We act knowing only dimly where we are going; we have to trust in he goodness of God as the directive force. Our relation to this goodness is that we both know and do not know what it is like.[xi] If we did not know at all, we could not even devise metaphors to express it; if we knew clearly, we would not need metaphors to point the direction for us. We move without maps but with dimly perceived direction nevertheless.
Iqbal says that we have to reflect upon prayer at this point in the discussion.[xii]
Religion is not satisfied with mere conception; it seeks a more intimate knowledge of and association with the object of its pursuit. the agency through which this association is achieved is the act of worship or prayer ending in spiritual illuminations.
He quotes William James on prayer to indicate that the greatest modern psychologist of religion thinks, as Iqbal does, that the impulse to pray is universal, and that it springs from the human consciousness of finitude. Iqbal insists that prayer is a process that can lead to spiritual illumination, and to the human persons discovering direction and purpose in response to the perceived goodness of God. His metaphor for this situation is from Rumi: ‘the scent of the musk-gland is a better guide than the footprints of the deer’.[xiii] Since our origins of sight and observation are limited, we need to rely more on the depths of ourselves. The goodness of God is the only reality that can be trusted to direct the choices we must make in shaping the future for ourselves, and for our species. But we follow this direction in the half-blind state characteristic of our finite natures, and therefore we trip over our own feet all the time.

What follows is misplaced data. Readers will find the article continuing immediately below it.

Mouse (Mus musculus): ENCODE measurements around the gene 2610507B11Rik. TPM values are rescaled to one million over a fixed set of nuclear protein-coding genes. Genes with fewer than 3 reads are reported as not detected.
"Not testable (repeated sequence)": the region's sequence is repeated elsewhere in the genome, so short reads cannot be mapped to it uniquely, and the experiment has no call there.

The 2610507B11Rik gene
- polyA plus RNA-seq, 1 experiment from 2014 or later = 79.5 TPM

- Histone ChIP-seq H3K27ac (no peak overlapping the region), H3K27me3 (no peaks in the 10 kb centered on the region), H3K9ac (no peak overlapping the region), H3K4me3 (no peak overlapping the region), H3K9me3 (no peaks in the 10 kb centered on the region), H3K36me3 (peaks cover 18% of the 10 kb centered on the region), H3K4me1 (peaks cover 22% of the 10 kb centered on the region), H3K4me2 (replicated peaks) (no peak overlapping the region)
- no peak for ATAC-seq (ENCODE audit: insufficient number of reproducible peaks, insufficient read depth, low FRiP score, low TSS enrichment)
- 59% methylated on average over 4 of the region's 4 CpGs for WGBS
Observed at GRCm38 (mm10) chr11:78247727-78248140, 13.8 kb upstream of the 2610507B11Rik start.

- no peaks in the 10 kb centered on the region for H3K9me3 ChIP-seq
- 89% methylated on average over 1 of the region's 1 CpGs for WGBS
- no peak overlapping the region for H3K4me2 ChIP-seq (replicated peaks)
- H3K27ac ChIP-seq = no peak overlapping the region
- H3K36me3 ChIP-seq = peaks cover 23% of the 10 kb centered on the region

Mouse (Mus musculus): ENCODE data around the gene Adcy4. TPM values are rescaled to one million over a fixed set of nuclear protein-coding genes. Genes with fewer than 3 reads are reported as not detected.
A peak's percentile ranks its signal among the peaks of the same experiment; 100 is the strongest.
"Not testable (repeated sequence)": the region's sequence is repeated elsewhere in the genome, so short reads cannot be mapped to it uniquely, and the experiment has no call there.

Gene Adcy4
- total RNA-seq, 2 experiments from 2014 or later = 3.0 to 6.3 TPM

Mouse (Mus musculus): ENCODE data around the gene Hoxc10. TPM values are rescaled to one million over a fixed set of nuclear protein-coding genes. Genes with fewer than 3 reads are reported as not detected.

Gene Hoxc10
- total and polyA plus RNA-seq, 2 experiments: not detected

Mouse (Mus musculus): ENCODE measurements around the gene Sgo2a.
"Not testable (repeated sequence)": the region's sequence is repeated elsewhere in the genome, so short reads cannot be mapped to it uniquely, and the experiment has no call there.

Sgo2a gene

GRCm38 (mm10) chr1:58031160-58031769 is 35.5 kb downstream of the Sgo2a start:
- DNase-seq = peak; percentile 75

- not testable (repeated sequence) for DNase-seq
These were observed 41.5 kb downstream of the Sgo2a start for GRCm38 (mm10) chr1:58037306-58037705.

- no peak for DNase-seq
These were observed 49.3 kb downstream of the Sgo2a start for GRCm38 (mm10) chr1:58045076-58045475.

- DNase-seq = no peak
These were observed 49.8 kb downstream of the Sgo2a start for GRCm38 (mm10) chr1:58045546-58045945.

If [a person] studies life as manifested in himself, i.e. his own mind freely choosing, rejecting, reflecting, surveying the past and the present, and dynamically imagining the future, he is sure to be convinced of the inadequacy of his mechanical concepts. On the analogy of our conscious experience, then, the universe is a free creative movement.[xiv]
Tripping over our own feet is a feature of spontaneity. The challenges and possibilities of today are different from yesterday, and will be different again tomorrow. We trip partly because we are usually out of date in our ideas about the external world and ourselves: we fail to grasp the possibilities of the moment. Any kind of religious consciousness that is self-satisfied, which assumes that the divine plan is clear, and which says that believers know exactly what they should do, is a deluded consciousness. It is better to trip, fall and reflect, than to move serenely forward convinced that the universe is clearly understood. We do not solve problems when we assume in advance that we have all the answers. Metaphors can be very dangerous when taken literally. Metaphors point; they do not provide maps or blueprints.